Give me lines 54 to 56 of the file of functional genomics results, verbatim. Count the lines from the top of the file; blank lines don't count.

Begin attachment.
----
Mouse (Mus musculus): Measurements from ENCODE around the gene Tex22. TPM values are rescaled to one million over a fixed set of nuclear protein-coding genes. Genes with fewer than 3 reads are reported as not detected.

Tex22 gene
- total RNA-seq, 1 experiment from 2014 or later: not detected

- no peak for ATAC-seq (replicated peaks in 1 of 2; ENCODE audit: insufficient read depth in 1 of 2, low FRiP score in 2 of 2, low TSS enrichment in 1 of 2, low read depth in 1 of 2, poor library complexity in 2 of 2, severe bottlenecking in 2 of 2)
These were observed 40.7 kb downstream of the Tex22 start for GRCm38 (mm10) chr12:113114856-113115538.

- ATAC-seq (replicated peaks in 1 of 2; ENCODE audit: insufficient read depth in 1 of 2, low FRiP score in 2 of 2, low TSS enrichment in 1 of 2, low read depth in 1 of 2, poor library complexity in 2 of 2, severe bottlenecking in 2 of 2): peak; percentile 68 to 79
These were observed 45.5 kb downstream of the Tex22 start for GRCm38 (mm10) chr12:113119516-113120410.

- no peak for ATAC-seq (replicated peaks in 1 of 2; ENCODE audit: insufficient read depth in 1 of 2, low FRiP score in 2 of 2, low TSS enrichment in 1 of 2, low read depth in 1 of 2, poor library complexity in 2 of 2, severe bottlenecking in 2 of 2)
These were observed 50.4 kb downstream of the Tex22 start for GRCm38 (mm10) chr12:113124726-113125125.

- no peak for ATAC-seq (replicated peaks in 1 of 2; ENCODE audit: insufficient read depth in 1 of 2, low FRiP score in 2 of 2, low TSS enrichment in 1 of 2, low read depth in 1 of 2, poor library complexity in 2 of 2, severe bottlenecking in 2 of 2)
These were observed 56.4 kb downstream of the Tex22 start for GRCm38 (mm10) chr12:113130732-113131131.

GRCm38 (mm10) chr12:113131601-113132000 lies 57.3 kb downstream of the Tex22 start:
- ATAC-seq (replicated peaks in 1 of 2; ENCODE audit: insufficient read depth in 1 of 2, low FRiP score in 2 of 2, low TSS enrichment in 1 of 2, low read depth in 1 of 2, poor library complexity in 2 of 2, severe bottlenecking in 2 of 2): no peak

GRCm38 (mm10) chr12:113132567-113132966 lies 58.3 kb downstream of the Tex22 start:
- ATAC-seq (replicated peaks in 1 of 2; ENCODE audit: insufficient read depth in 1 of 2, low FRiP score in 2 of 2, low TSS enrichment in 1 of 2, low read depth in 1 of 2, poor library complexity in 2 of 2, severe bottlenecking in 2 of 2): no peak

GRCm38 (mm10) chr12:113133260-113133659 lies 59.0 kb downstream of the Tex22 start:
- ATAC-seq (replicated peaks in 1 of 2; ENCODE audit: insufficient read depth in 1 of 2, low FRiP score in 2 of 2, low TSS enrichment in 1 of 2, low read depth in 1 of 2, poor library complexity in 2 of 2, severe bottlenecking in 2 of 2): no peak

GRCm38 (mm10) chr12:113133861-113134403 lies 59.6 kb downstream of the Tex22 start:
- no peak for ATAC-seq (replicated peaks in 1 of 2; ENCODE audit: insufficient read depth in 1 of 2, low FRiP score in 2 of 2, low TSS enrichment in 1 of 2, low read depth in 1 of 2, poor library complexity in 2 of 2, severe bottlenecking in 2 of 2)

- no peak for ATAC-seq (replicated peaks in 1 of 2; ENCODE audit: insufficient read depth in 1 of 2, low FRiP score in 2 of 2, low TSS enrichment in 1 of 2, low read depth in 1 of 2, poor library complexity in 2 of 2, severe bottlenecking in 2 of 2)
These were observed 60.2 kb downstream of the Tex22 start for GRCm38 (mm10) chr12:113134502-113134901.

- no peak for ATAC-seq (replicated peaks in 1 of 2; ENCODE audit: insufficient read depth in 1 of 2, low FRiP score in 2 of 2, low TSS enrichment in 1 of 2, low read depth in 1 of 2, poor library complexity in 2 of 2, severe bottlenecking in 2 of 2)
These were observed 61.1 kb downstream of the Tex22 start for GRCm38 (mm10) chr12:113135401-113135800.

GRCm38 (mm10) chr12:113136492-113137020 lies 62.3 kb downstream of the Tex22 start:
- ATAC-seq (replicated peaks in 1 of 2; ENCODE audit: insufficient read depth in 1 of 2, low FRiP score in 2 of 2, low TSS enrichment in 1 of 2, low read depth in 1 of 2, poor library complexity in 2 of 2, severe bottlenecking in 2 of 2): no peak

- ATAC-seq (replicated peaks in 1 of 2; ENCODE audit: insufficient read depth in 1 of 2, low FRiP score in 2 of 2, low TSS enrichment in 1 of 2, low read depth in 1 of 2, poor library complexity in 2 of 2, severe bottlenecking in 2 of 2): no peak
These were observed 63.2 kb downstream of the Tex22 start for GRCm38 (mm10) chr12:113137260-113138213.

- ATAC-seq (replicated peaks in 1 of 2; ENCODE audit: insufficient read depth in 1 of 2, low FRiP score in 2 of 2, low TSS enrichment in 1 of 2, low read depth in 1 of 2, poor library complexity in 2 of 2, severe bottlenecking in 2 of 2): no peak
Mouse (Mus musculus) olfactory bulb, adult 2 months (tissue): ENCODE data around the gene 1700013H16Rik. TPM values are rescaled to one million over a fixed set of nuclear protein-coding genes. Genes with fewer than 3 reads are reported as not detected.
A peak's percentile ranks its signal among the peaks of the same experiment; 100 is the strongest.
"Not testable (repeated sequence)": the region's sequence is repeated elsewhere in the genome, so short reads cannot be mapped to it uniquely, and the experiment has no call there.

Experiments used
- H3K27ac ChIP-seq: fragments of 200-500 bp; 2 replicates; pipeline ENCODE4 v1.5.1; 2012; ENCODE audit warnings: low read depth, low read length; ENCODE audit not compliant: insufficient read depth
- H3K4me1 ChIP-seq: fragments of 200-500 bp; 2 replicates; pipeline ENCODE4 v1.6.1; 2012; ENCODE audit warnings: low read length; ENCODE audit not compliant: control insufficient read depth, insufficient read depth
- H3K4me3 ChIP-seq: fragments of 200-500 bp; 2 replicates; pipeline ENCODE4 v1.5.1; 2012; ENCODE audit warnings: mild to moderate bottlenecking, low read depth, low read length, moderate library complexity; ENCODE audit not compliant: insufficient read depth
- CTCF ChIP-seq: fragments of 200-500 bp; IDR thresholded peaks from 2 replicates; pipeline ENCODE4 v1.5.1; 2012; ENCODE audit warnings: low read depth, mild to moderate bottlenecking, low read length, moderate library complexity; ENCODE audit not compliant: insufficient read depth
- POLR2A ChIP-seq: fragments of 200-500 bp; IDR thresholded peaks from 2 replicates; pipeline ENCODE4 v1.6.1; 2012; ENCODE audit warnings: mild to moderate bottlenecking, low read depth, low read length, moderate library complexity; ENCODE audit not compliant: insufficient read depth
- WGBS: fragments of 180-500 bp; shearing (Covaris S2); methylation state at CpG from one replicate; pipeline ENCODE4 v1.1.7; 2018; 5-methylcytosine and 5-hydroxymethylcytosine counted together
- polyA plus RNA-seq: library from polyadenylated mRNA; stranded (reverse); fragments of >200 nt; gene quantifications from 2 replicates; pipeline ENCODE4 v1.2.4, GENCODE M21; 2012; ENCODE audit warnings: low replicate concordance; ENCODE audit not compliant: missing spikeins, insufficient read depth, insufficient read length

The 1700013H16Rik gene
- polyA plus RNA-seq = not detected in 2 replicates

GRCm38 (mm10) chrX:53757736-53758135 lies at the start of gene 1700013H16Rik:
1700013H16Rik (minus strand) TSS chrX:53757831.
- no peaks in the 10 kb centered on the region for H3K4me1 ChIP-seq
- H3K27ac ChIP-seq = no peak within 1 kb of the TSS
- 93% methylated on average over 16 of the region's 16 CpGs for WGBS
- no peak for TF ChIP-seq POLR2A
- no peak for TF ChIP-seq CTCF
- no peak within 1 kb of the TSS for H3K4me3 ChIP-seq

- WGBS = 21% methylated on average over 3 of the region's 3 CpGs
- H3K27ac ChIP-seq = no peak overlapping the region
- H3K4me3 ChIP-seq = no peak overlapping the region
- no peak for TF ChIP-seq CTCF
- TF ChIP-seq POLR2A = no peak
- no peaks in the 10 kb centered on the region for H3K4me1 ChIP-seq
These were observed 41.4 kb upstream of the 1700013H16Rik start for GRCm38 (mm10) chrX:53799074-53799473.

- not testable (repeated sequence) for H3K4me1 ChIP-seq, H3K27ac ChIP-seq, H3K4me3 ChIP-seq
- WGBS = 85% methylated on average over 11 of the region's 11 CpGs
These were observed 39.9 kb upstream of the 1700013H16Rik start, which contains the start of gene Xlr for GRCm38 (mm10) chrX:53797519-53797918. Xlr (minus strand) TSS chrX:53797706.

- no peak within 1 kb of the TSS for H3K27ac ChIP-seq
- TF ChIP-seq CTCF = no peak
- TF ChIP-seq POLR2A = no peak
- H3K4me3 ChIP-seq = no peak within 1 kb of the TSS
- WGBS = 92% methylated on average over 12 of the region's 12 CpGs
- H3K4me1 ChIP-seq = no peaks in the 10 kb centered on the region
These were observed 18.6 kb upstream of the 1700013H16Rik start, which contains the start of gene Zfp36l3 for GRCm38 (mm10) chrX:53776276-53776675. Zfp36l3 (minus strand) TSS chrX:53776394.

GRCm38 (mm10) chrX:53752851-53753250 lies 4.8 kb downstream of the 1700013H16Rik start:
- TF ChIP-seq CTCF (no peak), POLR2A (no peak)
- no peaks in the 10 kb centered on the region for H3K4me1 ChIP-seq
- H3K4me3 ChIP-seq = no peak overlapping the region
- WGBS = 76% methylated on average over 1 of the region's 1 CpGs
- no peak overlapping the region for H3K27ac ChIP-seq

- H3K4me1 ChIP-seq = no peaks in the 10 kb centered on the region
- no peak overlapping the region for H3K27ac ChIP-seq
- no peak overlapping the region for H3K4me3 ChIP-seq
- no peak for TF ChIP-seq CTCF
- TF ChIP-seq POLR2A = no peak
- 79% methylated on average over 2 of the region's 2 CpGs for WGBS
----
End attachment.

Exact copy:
- TF ChIP-seq POLR2A = no peak
- no peaks in the 10 kb centered on the region for H3K4me1 ChIP-seq
These were observed 41.4 kb upstream of the 1700013H16Rik start for GRCm38 (mm10) chrX:53799074-53799473.